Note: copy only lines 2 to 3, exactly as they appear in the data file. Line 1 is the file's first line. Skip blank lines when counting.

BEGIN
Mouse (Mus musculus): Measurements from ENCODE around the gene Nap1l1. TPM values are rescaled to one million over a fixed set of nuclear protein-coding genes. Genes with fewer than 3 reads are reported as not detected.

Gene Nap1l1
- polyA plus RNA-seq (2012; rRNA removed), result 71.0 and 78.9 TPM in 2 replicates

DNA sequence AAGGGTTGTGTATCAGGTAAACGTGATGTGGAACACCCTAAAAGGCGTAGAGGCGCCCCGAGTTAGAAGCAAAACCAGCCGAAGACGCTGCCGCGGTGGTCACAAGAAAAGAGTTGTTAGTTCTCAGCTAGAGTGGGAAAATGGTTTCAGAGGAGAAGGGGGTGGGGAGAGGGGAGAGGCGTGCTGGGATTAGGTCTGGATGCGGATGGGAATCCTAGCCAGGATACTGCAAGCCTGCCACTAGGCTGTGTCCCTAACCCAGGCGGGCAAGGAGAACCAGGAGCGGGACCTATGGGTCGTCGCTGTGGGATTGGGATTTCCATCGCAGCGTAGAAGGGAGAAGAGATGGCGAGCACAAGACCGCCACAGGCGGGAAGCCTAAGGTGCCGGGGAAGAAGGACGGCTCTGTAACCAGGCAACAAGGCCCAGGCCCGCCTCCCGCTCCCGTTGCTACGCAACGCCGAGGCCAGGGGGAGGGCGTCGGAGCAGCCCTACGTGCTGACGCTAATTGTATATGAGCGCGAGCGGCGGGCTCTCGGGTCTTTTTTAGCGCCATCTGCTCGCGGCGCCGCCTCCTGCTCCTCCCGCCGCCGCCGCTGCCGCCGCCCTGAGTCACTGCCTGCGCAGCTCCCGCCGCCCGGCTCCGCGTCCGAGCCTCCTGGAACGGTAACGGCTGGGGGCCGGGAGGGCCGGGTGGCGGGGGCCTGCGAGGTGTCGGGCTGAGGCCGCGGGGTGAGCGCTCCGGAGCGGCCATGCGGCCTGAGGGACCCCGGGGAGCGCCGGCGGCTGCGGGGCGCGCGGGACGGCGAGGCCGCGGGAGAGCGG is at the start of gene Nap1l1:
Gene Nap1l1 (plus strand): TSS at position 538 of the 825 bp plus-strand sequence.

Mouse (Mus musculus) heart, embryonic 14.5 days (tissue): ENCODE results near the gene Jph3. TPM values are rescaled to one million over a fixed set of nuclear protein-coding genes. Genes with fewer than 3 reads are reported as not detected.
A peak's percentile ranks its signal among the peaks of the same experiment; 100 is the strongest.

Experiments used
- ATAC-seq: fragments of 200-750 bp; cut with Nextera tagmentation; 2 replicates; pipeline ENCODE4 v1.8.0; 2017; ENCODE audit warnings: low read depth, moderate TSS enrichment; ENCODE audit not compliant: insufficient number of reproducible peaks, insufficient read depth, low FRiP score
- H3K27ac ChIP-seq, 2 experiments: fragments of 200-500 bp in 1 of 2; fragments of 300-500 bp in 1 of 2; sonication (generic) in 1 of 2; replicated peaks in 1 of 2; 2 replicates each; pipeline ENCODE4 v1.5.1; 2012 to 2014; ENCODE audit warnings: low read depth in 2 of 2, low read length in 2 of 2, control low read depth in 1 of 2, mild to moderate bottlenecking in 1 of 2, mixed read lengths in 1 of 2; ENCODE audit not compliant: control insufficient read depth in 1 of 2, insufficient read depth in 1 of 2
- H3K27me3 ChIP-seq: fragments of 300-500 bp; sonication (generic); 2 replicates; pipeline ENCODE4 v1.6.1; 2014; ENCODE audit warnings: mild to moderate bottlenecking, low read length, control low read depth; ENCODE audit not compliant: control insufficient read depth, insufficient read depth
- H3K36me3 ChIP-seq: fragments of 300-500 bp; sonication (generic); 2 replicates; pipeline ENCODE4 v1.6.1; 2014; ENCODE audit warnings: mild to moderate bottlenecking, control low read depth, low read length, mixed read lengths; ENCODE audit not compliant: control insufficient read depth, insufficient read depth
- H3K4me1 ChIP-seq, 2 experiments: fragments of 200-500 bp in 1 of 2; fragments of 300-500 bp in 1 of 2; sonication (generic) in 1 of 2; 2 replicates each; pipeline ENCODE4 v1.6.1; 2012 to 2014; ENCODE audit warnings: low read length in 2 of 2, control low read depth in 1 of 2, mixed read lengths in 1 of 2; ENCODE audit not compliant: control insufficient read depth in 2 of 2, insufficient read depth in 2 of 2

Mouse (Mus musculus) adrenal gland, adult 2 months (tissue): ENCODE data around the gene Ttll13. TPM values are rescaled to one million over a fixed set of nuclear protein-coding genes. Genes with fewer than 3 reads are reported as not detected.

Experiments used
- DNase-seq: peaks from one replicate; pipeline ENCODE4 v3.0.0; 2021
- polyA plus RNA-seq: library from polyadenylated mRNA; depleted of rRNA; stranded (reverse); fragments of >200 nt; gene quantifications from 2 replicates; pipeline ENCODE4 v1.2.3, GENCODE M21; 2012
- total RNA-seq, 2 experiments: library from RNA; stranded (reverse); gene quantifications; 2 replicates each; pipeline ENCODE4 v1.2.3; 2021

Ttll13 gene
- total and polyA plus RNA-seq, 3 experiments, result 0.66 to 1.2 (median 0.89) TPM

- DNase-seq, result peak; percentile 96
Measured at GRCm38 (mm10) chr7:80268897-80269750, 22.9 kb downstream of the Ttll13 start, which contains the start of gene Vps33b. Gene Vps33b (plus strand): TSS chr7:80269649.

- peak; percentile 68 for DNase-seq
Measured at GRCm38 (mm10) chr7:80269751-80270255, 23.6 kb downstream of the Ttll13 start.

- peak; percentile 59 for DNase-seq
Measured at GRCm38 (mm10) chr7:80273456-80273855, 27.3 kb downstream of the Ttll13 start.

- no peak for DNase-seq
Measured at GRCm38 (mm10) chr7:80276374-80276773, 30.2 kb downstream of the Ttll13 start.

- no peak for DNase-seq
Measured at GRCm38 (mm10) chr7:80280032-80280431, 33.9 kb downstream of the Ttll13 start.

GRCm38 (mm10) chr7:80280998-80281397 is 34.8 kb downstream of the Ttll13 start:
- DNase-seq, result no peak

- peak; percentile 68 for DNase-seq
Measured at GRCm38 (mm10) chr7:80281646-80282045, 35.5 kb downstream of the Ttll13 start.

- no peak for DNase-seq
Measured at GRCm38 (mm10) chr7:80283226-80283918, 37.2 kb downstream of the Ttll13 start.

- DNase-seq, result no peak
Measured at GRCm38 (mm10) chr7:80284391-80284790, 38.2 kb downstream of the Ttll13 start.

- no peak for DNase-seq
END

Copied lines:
Gene Nap1l1
- polyA plus RNA-seq (2012; rRNA removed), result 71.0 and 78.9 TPM in 2 replicates